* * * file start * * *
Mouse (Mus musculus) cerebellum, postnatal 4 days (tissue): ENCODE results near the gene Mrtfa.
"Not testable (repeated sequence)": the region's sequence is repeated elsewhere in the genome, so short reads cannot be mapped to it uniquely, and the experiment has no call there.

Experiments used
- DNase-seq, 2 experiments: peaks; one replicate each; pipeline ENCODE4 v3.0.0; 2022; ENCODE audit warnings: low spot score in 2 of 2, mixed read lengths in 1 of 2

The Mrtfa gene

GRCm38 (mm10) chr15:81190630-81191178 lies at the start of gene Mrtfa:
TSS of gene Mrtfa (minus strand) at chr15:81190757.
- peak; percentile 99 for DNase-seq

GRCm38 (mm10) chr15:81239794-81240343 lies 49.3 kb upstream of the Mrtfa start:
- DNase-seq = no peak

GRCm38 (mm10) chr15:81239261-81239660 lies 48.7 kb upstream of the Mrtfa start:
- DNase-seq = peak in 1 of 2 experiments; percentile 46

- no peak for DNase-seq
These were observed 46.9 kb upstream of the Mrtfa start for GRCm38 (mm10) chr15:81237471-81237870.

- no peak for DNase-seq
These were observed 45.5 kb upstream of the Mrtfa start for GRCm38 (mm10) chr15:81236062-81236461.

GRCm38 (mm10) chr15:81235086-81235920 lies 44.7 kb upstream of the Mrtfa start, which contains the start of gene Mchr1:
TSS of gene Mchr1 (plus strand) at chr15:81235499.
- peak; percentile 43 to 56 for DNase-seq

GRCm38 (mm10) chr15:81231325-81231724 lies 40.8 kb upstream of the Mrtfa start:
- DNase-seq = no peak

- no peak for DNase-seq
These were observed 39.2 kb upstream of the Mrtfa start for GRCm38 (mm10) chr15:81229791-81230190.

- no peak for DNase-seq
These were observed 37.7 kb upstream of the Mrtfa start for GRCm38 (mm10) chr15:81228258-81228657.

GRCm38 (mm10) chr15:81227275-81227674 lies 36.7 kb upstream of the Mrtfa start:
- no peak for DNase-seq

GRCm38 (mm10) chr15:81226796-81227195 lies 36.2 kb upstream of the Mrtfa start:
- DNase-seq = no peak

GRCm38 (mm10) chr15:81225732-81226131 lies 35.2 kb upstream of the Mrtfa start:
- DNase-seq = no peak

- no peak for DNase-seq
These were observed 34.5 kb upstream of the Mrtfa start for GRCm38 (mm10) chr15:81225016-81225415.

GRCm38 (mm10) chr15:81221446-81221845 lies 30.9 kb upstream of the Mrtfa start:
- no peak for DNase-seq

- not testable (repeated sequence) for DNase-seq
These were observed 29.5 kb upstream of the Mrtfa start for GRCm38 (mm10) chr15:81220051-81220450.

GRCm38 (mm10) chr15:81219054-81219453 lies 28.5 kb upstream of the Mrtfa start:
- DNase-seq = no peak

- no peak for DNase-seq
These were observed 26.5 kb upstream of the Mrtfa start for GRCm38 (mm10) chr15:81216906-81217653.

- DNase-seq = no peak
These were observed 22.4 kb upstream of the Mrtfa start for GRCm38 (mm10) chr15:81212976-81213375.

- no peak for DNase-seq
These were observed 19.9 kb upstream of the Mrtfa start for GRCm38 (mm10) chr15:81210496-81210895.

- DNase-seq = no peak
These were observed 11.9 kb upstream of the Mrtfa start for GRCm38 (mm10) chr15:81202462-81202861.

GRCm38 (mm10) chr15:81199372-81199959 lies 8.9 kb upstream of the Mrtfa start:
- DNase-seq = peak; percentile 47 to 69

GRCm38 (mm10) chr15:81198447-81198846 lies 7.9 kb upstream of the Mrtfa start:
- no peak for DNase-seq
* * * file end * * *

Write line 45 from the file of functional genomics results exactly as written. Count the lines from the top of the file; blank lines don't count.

These were observed 19.9 kb upstream of the Mrtfa start for GRCm38 (mm10) chr15:81210496-81210895.